Tuesday, December 18 2007

Apple Aperture: sluggish but useful

[Update: Grrr. Aperture won’t let you updateor create GPS EXIF tags, and the only tool that currently works around the problem only supports interactively tagging images one at a time in Google Earth. Worse, not only do you have to update the Sqlite database directly, you have to update the XML files that are used if the database ever has to be rebuilt.]

I’ve played with Aperture in the past, but been put off by the terrible performance and frequent crashes. Coming back from Japan, though, I decided to give the latest version a good workout, and loaded it up with more than a thousand image files (which represented about 850 distinct photos, thanks to the RAW+JPEG mode on my DSLR).

On a MacBook with a 2GHz Core Duo and 2GB of RAM, there’s a definite wait-just-a-moment quality to every action I take, but it’s not long enough to be annoying, except when it causes me to overshoot on the straighten command. The fans quickly crank up to full speed as it builds up a backlog of adjustments to finalize, but background tasks don’t have any noticeable impact on the GUI response.

My biggest annoyance is the lack of a proper Curves tool. I’m used to handling exposure adjustments the Photoshop way, and having to split my attention between Levels, Exposure, Brightness, Contrast, and Highlights & Shadows is a learning experience. I think I’ve managed so far, and my Pantone Huey calibrates the screen well enough to make things look good.

I have three significant wishes: finer-grain control over what metadata is included in an export, real boolean searches, and the ability to batch-import metadata from an external source. Specifically, I want to run my geotagger across the original JPEG images, then extract those tags and add them to the managed copies that are already in Aperture’s database. Aperture is scriptable, so I can do it, but I hate writing AppleScripts. I could have geotagged them first, but for some reason MacOS X 10.4.11 lost the ability to mount my Sony GPS-CS1 as a flash drive, and I didn’t have a Windows machine handy to grab the logs. [Sony didn’t quite meet the USB mass-storage spec with this device; when it was released, it wouldn’t work on PowerPC-based Macs at all, and even now it won’t mount on an Asus EEE]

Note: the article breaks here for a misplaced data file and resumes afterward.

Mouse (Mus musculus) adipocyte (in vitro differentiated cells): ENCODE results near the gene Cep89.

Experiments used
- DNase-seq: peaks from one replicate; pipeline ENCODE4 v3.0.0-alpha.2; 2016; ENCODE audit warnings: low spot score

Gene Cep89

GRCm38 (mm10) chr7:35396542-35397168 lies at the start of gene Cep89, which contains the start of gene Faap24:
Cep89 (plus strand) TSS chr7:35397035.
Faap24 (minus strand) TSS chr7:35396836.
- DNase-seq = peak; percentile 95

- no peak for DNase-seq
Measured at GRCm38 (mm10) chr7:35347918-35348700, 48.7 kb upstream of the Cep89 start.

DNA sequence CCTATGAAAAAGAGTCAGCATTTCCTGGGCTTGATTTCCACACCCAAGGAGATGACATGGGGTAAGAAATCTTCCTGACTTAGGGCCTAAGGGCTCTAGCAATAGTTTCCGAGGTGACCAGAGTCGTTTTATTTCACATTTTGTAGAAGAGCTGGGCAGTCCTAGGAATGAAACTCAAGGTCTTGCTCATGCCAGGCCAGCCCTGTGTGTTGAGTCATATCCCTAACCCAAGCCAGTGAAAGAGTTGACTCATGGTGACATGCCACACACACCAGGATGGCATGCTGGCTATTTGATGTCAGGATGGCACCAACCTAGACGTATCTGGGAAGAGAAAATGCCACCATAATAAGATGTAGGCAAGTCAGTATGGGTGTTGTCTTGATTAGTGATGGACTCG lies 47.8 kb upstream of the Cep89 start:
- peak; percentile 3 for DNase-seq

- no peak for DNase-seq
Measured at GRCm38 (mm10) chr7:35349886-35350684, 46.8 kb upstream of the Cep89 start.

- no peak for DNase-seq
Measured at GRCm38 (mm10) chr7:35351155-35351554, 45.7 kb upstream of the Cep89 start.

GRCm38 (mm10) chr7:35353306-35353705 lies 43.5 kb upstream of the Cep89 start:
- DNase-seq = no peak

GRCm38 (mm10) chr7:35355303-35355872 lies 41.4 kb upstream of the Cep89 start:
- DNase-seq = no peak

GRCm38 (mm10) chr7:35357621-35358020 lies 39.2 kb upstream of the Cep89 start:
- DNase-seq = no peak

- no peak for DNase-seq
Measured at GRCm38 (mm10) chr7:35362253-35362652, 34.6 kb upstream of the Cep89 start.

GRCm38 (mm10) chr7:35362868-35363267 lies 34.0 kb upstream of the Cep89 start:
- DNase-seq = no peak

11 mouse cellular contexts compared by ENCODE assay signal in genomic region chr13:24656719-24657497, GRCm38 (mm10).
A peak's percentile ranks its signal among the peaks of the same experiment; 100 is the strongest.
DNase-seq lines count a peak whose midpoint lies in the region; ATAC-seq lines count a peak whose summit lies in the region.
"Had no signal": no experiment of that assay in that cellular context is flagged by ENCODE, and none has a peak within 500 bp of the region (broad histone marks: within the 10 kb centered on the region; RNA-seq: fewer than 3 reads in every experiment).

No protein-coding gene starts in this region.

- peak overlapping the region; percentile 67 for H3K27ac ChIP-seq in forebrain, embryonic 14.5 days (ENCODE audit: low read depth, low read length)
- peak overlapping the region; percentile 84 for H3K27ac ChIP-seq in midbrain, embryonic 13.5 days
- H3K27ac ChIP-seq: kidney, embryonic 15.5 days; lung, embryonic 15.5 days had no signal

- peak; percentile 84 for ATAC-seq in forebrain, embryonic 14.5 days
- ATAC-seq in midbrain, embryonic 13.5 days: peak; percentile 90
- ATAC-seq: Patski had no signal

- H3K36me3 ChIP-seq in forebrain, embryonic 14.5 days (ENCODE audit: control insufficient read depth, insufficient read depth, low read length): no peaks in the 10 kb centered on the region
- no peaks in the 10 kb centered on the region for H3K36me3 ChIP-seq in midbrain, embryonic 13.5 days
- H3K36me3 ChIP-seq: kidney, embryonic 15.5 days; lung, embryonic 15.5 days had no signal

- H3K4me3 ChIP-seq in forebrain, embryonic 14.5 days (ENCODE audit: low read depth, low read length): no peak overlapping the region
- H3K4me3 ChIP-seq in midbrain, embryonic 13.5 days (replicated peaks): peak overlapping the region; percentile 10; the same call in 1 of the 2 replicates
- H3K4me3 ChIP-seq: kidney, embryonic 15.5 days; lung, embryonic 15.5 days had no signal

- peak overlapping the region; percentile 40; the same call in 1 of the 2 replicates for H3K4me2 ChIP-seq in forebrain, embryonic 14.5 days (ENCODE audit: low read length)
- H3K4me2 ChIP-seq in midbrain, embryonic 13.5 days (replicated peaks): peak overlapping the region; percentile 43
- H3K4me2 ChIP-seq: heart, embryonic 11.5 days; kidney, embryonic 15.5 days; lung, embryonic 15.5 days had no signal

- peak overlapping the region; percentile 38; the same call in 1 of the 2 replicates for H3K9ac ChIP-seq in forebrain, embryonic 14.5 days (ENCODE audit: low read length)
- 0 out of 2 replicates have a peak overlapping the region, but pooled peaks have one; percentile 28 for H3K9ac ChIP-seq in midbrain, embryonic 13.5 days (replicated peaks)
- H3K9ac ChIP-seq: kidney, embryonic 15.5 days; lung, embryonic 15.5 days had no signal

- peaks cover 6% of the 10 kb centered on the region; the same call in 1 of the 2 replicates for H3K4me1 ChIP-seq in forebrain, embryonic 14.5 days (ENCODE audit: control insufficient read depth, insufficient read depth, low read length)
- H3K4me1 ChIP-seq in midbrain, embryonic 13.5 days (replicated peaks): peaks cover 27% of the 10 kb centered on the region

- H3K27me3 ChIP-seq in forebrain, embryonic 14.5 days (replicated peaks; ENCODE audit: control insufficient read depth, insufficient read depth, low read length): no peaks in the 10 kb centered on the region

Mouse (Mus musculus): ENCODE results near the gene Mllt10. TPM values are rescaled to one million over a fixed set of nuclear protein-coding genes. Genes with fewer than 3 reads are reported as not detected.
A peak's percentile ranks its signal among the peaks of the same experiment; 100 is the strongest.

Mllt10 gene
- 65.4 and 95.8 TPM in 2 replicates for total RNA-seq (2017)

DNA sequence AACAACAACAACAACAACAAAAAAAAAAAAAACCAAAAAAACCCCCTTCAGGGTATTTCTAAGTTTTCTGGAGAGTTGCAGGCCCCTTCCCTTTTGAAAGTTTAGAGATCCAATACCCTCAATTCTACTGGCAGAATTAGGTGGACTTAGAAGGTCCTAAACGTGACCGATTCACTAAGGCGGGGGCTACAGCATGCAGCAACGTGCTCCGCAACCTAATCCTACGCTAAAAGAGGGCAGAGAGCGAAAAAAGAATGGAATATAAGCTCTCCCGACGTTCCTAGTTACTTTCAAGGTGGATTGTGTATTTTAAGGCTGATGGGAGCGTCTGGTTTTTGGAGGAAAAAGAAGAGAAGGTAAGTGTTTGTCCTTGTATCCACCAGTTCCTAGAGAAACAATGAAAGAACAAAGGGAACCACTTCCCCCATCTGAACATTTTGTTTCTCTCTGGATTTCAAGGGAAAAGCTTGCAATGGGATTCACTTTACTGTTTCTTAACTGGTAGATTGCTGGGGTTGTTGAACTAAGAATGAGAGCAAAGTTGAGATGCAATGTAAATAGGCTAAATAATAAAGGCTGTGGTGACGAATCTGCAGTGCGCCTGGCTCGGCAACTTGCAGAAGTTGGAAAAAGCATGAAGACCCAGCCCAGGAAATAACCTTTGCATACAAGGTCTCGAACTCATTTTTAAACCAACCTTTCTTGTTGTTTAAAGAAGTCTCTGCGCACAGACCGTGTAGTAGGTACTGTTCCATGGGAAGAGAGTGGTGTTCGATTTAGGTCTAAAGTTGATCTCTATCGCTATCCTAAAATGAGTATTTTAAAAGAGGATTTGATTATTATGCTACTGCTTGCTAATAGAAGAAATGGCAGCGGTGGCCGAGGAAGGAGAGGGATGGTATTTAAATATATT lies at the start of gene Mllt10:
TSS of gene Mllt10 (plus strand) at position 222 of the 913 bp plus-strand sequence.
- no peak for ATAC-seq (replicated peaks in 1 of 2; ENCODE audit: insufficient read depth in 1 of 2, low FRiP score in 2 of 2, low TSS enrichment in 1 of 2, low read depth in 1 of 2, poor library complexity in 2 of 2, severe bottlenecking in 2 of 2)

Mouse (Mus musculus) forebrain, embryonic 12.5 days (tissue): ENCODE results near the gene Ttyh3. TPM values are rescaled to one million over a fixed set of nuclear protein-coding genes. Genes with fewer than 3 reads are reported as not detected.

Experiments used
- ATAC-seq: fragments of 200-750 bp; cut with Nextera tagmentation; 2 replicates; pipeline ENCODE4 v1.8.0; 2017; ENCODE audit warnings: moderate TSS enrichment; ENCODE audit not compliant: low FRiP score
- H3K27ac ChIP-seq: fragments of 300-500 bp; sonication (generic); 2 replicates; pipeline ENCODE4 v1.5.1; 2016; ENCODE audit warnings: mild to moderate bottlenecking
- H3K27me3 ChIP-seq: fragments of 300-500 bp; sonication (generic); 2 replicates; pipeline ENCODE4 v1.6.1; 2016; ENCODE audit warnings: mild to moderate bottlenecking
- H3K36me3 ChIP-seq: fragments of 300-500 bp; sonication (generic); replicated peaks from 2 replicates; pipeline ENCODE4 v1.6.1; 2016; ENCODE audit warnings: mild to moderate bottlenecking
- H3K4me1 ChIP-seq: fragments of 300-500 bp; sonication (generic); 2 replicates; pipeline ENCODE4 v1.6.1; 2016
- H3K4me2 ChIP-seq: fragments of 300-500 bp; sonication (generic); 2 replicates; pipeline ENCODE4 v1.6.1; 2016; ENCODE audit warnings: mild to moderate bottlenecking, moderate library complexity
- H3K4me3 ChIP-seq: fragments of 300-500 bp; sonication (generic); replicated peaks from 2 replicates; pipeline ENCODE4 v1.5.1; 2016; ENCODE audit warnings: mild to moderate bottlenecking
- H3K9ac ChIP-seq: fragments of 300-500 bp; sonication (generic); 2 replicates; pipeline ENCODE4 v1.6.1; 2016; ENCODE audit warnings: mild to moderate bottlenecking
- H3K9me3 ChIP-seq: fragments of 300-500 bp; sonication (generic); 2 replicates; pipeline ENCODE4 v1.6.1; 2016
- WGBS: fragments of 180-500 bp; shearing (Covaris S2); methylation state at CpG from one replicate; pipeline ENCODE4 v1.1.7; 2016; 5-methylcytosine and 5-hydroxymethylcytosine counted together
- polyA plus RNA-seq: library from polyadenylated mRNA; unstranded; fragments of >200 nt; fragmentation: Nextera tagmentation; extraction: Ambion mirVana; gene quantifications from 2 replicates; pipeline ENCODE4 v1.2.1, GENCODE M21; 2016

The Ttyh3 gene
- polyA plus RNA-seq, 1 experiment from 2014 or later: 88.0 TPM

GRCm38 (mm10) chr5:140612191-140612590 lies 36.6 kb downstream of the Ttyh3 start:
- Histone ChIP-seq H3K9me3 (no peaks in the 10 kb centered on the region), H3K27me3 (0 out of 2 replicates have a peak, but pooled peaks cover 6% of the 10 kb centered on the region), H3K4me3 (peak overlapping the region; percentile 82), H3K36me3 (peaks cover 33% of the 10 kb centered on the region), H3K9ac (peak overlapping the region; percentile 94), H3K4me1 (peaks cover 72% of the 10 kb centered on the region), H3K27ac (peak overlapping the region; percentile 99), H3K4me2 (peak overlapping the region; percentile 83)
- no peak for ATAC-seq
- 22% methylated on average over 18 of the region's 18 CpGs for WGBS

For the simple case of negating a keyword in a search, there’s a technique that mostly works: the IPTC Keywords field is constantly updated to contain a comma-separated list of the keywords you’ve set, and it has a “does not contain” search option. This works as long as none of your keywords is a substring of any other.

I’ll probably just write a metadata-scrubber in Perl. That will let me do things that application support will never do, like optionally fuzz the timestamps and GPS coordinates if I think precise data is too personal. The default will simply be to sanitize the keyword list; I don’t mind revealing that a picture is tagged “Japan, Hakone, Pirate Ship”, but the “hot malaysian babes” tag is personal.